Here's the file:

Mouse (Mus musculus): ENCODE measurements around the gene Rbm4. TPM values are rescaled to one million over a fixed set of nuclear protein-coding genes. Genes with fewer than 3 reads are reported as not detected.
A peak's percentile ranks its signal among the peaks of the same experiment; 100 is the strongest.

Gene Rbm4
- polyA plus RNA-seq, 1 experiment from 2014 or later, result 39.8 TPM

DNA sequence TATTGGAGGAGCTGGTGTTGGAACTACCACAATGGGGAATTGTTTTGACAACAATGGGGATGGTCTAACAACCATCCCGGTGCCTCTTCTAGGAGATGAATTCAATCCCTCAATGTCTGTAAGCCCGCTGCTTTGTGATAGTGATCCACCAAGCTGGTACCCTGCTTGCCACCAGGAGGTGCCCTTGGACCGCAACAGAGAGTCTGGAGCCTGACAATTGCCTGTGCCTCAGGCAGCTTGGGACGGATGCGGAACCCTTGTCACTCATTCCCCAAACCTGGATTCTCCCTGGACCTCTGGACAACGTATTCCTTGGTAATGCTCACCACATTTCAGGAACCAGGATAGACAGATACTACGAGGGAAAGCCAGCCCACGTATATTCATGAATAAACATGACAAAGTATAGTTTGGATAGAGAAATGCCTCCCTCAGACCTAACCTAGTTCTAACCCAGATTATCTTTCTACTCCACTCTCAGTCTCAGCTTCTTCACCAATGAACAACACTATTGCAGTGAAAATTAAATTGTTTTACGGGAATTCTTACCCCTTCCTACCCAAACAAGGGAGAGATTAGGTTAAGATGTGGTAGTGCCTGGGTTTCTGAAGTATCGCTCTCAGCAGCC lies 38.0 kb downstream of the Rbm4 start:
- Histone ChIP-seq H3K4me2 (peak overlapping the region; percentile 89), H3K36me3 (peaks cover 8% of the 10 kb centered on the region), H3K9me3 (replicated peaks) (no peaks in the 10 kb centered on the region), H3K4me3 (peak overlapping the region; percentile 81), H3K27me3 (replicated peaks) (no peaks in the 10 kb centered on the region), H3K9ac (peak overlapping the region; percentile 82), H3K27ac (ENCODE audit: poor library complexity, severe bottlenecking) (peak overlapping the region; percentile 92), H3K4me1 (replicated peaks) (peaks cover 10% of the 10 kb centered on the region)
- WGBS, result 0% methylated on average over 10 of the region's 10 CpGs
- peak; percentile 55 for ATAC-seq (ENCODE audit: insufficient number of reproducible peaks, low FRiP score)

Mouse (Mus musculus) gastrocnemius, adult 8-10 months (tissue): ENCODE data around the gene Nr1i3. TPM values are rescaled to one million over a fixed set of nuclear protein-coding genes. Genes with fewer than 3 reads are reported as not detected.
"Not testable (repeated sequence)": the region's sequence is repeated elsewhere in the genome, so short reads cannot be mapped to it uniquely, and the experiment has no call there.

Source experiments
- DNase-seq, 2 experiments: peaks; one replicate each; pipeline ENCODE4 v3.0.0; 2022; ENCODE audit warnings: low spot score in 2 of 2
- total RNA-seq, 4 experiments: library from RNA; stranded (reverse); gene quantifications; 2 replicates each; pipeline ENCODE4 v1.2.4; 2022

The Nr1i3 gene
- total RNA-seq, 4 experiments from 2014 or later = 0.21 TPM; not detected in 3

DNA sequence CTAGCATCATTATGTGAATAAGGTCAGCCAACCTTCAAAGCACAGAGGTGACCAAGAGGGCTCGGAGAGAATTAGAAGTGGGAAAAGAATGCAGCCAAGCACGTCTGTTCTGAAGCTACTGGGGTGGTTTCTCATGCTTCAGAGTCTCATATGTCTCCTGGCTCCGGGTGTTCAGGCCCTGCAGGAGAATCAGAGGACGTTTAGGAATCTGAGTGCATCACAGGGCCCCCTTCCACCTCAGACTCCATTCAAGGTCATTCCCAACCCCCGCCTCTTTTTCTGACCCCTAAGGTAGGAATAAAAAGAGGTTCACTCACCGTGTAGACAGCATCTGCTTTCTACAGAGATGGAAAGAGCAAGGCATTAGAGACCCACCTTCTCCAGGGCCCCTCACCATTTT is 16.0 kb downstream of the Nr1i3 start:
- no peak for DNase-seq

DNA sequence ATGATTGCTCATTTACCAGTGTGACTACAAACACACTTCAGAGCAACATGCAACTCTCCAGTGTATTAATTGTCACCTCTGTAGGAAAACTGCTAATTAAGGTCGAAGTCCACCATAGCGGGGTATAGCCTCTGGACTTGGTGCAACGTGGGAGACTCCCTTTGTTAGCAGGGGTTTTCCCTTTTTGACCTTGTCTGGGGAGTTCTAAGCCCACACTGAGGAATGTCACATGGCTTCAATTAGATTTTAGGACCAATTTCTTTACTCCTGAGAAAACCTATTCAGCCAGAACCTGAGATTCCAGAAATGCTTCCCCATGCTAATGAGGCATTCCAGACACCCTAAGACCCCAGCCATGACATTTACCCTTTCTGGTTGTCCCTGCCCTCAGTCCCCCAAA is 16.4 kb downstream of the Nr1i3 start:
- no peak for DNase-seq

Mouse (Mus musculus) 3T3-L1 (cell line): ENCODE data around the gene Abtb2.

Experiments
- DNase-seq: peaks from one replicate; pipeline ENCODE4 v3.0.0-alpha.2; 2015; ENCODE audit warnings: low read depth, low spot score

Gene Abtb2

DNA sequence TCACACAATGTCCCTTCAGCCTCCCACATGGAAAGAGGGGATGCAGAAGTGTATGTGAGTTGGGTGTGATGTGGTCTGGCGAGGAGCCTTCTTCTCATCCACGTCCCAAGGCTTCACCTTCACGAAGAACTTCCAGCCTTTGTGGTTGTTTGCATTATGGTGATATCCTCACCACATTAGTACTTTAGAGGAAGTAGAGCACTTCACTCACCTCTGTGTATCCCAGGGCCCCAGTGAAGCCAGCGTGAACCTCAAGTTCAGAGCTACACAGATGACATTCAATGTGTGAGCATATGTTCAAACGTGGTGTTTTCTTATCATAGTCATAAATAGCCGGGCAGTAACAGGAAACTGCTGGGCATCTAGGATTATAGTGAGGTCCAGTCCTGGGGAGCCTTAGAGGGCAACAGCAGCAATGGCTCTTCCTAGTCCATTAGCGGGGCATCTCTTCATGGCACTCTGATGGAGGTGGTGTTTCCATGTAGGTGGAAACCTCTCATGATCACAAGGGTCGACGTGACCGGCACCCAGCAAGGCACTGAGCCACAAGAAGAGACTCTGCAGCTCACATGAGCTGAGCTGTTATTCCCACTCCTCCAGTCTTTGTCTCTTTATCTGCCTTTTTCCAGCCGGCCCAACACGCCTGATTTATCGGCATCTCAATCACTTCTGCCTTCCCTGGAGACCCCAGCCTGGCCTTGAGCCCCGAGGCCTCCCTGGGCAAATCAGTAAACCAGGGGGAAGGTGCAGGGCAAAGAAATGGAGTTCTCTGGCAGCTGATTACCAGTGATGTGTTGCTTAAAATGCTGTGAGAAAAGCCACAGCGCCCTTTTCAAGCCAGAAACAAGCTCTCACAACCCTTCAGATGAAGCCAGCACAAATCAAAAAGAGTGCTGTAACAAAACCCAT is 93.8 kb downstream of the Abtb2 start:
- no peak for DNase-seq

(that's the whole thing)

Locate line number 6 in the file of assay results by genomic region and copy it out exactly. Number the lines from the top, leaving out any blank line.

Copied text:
- Histone ChIP-seq H3K4me2 (peak overlapping the region; percentile 89), H3K36me3 (peaks cover 8% of the 10 kb centered on the region), H3K9me3 (replicated peaks) (no peaks in the 10 kb centered on the region), H3K4me3 (peak overlapping the region; percentile 81), H3K27me3 (replicated peaks) (no peaks in the 10 kb centered on the region), H3K9ac (peak overlapping the region; percentile 82), H3K27ac (ENCODE audit: poor library complexity, severe bottlenecking) (peak overlapping the region; percentile 92), H3K4me1 (replicated peaks) (peaks cover 10% of the 10 kb centered on the region)